Dear Chair Kelley and distinguished members of the Senate Finance Committee:
Thank you for the opportunity to supplement the record of your hearing on Senate Bill 252 with our views on railroad industry automation and prescriptive crew-size requirements. S.B. 252 is deeply flawed in a manner similar to an abandoned federal proposal from 2016. Like the federal proposal, S.B. 252 ignores technological advances in railroad operations, incentives facing railroads in investing in and deploying such technologies, and the negative safety and efficiency impacts that are likely to follow.
In 2016, the Federal Railroad Administration (FRA) published a notice of proposed rulemaking (NPRM) to mandate two-person minimum train crew sizes nationwide. FRA, in its own admission, could not “provide reliable or conclusive statistical data to suggest whether one-person crew operations are generally safer or less safe than multiple-person crew operations.” Rather, FRA’s NPRM is an example of regulation by anecdote, purportedly in response to a deadly 2013 train derailment in Lac-Mégantic, Quebec, Canada, involving a one-person train crew.
It is also worth noting that FRA’s aforementioned admission that it is unable to “provide reliable or conclusive statistical data” demonstrating a safety differential between one- and two-person crews was added to the NPRM after the White House Office of Management and Budget, Office of Information and Regulatory Affairs (“OIRA”) made edits to the initial FRA draft NPRM. Astonishingly, FRA’s draft NPRM included this false statement prior to its removal by OIRA: “Studies show that one-person train operations pose increased risks by potentially overloading the sole crew member with tasks.”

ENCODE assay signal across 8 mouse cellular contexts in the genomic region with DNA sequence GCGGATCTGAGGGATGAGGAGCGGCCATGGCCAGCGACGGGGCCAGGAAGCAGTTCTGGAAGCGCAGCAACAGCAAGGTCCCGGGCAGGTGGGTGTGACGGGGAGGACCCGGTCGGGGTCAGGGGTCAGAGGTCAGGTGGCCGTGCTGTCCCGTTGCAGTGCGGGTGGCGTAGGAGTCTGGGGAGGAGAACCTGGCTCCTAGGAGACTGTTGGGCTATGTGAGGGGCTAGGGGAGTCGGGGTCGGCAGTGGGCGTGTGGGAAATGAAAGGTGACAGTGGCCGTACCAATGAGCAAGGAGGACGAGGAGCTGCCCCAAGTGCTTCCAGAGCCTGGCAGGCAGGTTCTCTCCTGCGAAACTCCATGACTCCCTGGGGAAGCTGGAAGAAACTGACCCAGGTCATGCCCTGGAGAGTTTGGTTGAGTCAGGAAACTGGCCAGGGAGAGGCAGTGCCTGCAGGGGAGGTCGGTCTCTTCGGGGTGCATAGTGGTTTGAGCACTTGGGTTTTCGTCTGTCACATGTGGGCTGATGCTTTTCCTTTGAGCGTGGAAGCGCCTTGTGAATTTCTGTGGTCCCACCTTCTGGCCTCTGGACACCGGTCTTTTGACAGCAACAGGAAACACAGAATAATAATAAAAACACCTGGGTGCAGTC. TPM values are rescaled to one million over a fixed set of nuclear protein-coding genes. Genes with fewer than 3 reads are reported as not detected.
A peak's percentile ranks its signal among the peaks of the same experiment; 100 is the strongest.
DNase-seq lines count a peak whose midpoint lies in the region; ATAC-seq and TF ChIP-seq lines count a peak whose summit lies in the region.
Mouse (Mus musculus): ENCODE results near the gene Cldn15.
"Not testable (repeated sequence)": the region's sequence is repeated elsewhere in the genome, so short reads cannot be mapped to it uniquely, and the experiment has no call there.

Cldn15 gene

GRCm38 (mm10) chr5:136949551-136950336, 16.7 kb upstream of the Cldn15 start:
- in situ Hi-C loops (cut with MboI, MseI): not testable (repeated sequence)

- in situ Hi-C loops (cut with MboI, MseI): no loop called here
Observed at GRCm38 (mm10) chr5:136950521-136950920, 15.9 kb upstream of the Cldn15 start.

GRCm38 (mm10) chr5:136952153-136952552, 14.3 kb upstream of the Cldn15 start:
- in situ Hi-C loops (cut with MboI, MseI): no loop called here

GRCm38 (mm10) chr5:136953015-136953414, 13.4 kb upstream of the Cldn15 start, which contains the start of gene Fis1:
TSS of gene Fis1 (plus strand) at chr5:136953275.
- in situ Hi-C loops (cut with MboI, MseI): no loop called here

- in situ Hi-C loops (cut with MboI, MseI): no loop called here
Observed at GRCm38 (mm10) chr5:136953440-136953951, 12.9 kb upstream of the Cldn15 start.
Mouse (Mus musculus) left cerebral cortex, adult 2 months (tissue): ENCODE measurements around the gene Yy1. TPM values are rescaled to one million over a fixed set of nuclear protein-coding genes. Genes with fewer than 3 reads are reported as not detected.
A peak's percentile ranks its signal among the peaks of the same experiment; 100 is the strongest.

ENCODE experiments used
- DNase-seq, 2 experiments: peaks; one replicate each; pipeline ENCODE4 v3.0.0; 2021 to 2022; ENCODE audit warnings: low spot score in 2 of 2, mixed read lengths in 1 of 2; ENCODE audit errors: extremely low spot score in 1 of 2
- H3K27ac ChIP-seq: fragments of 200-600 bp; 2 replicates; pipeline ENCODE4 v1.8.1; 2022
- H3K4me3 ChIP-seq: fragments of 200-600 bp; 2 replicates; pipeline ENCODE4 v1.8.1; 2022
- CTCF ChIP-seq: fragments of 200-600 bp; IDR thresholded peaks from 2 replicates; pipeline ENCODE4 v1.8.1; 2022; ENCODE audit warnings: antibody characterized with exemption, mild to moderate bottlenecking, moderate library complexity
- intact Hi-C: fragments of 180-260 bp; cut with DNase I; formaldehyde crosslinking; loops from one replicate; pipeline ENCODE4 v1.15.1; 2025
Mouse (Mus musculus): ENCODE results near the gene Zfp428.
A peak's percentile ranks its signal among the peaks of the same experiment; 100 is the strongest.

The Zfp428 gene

FRA’s defective underlying basis for issuing the NPRM led to the agency withdrawing its draft final rule from Executive Order 12866 review by OIRA and relegating the rulemaking project to a long-term action status in 2017.
During the past decade, railroads have spent billions of dollars of their own funds to comply with a federal positive train control (PTC) mandate. PTC, among other things, allows automatic and centralized control of train movements. Indeed, the automation and communications suite of PTC technologies is designed to reduce the risks associated with train crew human error or misbehavior.
The railroad industry is looking to further reduce these human factors risks by developing highly automated trainsets in the future. S.B. 252’s arbitrary selection of a two-person minimum would reduce the business case for additional automation and deter railroad investments in these lifesaving, efficiency-enhancing technologies. Ultimately, consumers will suffer higher goods prices than would otherwise be achievable by the safer, lower-cost, highly automated trains of the future.
Finally, members of the Finance Committee should recognize that acting inconsistently with federal railroad safety regulatory policy will likely invite federal preemption by FRA under 49 U.S.C. § 20106(a). In fact, S.B. 252’s arbitrary crew-size minimum may itself violate 49 U.S.C. § 20106(a)(2)(C) as an unreasonable burden on interstate commerce.
Again, thank you for this opportunity to supplement the record on this important topic. I am happy to discuss this further with committee members and their staff.